I stand by by what I said about throwing rocks too. An Auxiliary position is far from demeaning, as you called it. CO's pass out food trays to child molesters, get baptized with feces and strip search smelly felons as part of their job description, how exotic is that? Corrections is a quasi LE job that can open career doors, but don't make it out to be something it isn't. It's a far less desirable job than anything police & the hiring standards show it. Both jobs can be done honorably, and both have their pros & cons. But don't do this guy an injustice by bashing Auxiliary like it's on the same level as a $50 reserve deputy.
     
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  14. CO4Sho

    CO4Sho MassCops Member

    First of all, between the reserve academy, gun belt, gun, duty gear, and uniforms, you would be lucky if you spent less that $3K, not including all the time you have to give up. I respect any auxiliary, reserve, dispatcher, campus police officer, police officer, fire fighter, or corrections officer, although it sounds like you do not.

    Second, if you are picking your job because it is "exotic," you may want to check your priorities. Police and fire jobs are more desirable that corrections jobs, but if you are looking to support a family, you can make a lot more as a CO than you will at a small police or fire agency. Take a look on Please Come Back Later at what some of the top county and state CO's are making, and ask yourself if you would hand out food trays for $150-$180K a year. We have tons of overtime, tons of police details, awesome benefits including a group 4 pension. Believe it or not we have guys that work with agencies or joint task forces doing actual police work, K9 officers, and guys on regional swat teams. Does that sound all that bad to you? Sound a little better than just strip searching smelly inmates?
     
    Last edited: Jan 1, 2016
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  15. FAPD

    FAPD MassCops Member

    He kinda sounds like Loyal, among others................:p
     
    mpd61 likes this.
  16. pahapoika

    pahapoika Subscribing Member

    Wouldn't wish corrections on anybody , but comparing the two is silly.

    Hope you get your chance Chris21.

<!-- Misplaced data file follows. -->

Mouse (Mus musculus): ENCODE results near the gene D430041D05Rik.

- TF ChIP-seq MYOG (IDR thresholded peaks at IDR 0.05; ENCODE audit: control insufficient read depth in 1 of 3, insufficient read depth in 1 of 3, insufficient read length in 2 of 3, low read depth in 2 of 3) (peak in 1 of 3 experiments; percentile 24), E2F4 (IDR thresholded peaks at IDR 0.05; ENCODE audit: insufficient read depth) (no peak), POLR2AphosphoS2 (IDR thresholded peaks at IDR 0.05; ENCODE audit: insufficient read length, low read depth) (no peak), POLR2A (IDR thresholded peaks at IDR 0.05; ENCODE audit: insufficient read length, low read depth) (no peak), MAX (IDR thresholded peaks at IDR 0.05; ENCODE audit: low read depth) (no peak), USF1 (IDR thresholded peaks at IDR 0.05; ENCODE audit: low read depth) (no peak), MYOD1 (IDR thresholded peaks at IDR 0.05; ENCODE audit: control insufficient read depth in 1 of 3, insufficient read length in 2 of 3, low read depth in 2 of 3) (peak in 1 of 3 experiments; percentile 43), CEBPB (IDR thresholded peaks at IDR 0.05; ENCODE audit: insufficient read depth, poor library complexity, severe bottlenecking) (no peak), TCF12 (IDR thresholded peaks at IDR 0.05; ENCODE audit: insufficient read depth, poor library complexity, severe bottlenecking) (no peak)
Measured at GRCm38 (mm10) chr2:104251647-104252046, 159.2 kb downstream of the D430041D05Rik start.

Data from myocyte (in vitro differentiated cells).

Dealing with societies low lifes is no fun no matter what side of the bars your working ;)


    Happy New Year :cool:
     
    zm88, chris21, mpd61 and 4 others like this.
  17. Patr8726

    Patr8726 MassCops Member

    I can't speak for all of them, but I know there are PD's that send their Auxiliary to the R/I on the PD's dime. And again, there can be tremendous cost and family upheaval associated with going to a new employer, unless by some impossible miracle every LE job you bounce through is within commuting distance of your zip code. Like I said before, it gives him a chance to try his hand and chase his dreams with very little commitment. Changing employers can be like playing Russian roulette sometimes, and Auxiliary could give him a little experience without much risk if he hates it. He doesn't have to quit his job and sell his house to take the position.

    You realize I work corrections right? There's no respect issue from me. I don't care if you're a shellfish constable. From my personal experience, a tiny fraction of corrections jobs involve a TF or involvement in a traditional LE role. Those that do often turn keys on agency records instead of cell doors. It still takes a lot of seniority to even think about landing one of those positions. Private sector jobs can pay better too, and often have better benefits besides the pension, plus the fun of working a normal schedule. Every job has it's downsides, you broke out the Better Class of LE chart, not me. The competition for a campus police job with janitors retirement is fiercer than that for any corrections job. That's no secret. For chris21, no matter how how good the pay or benefits are, corrections may not line up with what he's trying to do. Life gets complicated when you have a wife, kids and a comfortable life outside of work.
     
    mpd61 likes this.
  18. Patr8726

    Patr8726 MassCops Member

    Huh?
     
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  19. mpd61

    mpd61 Retired Fed, Active Special

    At the risk of drudging up an inflammatory back peddler.....Loyal is/was a member who dissed nearly anybody who wasn't Muni/Trooper. Search for his posts if you want, but it's a waste of time.
     
    zm88 likes this.
  20. chris21

    chris21 MassCops Member

    Thank you. Happy new year to you and the rest of the board as well. Appreciate all the info. Has helped a great deal.
     
    Patr8726 and pahapoika like this.